The new capabilities give AWS networking global reach, and potentially puts AWS in competition with telcos and other communications service providers.

That competition has been coming for a while; AWS and its hypercloud competitors have provided networking for some time. AWS launched PrivateLink last year, a service designed to allow software-as-a-service developers to provide private endpoints to users. (See Amazon Launches AWS PrivateLink for Private Cloud Connections.)

Also last year, Google (Nasdaq: GOOG) launched connectivity between enterprise private cloud networks and the Google Cloud, and tiered networking to allow cloud customers to choose between connectivity through telcos or Google's own global infrastructure. (See Google Hybrid Cloud Networking Gets Production-Ready and Google Offering Tiered Networking for Cloud Customers.)

Additionally, hypercloud providers have invested heavily in undersea cables -- DeSantis discussed AWS's investments Monday, including an undersea cable spanning Australia to the US, now in production; Jupiter cable connecting Japan to the US, to launch in 2020; and the Bay to Bay Express Cable System, connecting Hong Kong, Singapore and the US, coming online in 2021. (See Jupiter Cable Looks to Bolster Cloud Services With Help From Amazon, Facebook and NEC to Build Bay to Bay Express Subsea Network.)

Google and other hypercloud providers have submarine cables as well. (See Google Launches 3 Submarine Cables, Google Spins Subsea Cable Web to Australia & Southeast Asia and The OTT Firms Rule Under the Waves.)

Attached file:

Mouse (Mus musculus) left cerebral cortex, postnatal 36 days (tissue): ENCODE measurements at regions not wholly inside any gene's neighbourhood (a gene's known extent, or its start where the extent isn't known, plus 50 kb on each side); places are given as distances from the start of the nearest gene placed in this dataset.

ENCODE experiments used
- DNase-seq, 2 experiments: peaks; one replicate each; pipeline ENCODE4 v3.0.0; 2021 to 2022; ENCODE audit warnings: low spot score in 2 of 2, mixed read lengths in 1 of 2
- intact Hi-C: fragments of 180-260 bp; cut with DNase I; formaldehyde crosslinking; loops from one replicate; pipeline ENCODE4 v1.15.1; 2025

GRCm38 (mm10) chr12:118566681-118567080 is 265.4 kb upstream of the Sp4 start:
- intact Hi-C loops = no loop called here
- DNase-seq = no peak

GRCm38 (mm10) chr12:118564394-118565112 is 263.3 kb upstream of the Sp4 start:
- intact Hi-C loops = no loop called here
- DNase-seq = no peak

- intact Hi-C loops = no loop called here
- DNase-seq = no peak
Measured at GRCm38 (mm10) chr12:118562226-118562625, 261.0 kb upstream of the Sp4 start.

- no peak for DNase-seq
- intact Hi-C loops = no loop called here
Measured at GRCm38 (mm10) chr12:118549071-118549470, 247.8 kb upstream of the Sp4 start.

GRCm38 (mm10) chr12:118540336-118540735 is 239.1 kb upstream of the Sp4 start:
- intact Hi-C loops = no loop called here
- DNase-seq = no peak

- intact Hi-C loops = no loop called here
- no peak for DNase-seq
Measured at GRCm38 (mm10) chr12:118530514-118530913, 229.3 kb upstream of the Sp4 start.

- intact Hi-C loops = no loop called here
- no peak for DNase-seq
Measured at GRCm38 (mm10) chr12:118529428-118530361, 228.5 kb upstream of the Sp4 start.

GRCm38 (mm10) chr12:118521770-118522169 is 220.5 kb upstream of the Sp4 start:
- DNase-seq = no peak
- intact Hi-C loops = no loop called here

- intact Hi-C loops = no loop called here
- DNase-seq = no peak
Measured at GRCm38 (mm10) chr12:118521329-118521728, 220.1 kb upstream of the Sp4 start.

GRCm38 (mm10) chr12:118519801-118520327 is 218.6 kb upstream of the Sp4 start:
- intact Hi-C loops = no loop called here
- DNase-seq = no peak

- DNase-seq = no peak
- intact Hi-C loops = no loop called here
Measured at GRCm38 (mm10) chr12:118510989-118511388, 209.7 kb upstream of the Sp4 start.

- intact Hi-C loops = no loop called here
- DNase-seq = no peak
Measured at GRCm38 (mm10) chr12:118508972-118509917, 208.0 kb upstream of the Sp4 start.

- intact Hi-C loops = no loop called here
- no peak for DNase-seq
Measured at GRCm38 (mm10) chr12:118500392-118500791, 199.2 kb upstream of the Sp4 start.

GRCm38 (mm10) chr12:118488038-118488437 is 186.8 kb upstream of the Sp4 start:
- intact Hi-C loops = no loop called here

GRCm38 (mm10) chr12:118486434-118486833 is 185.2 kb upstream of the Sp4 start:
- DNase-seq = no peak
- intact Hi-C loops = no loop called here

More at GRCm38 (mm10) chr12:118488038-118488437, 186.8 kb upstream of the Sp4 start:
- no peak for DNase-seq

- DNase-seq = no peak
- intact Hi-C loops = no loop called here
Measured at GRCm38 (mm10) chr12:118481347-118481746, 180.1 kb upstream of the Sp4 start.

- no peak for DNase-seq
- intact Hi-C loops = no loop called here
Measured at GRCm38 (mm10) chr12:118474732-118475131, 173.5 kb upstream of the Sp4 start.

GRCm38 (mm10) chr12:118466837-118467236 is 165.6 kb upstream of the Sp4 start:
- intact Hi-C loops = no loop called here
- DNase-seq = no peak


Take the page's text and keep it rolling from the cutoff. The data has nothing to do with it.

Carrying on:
And public cloud providers pioneered software-defined networking.

But AWS's new network offerings seem to enter new business areas, connecting global applications and apparently bypassing telco networks.

Is this the telco apocalypse? Too early to tell. Telcos partner with AWS providing AWS services to business customers. Moreover, telcos offer a variety of services not available from AWS, connecting on-premises data centers, and workloads running on Microsoft Azure, Google, Alibaba and other cloud providers. Telcos offer SD-WAN, MPLS, security, and other services that AWS isn't touching. Moreover, emerging Internet of Things, artificial intelligence and 5G applications may provide telcos with future advantages.

But still, AWS's announcement puts the public cloud provider closer to telco core business. And, for telcos, that's a worrisome place.

— Mitch Wagner Follow me on Twitter Visit my LinkedIn profile Visit me on Tumblr Follow me on Facebook Executive Editor, Light Reading

About the Author(s)

Mitch Wagner

Executive Editor, Light Reading

San Diego-based Mitch Wagner is many things. As well as being "our guy" on the West Coast (of the US, not Scotland, or anywhere else with indifferent meteorological conditions), he's a husband (to his wife), dissatisfied Democrat, American (so he could be President some day), nonobservant Jew, and science fiction fan. Not necessarily in that order.

He's also one half of a special duo, along with Minnie, who is the co-habitor of the West Coast Bureau and Light Reading's primary chewer of sticks, though she is not the only one on the team who regularly munches on bark.

Wagner, whose previous positions include Editor-in-Chief at Internet Evolution and Executive Editor at InformationWeek, will be responsible for tracking and reporting on developments in Silicon Valley and other US West Coast hotspots of communications technology innovation.

Beats: Software-defined networking (SDN), network functions virtualization (NFV), IP networking, and colored foods (such as 'green rice').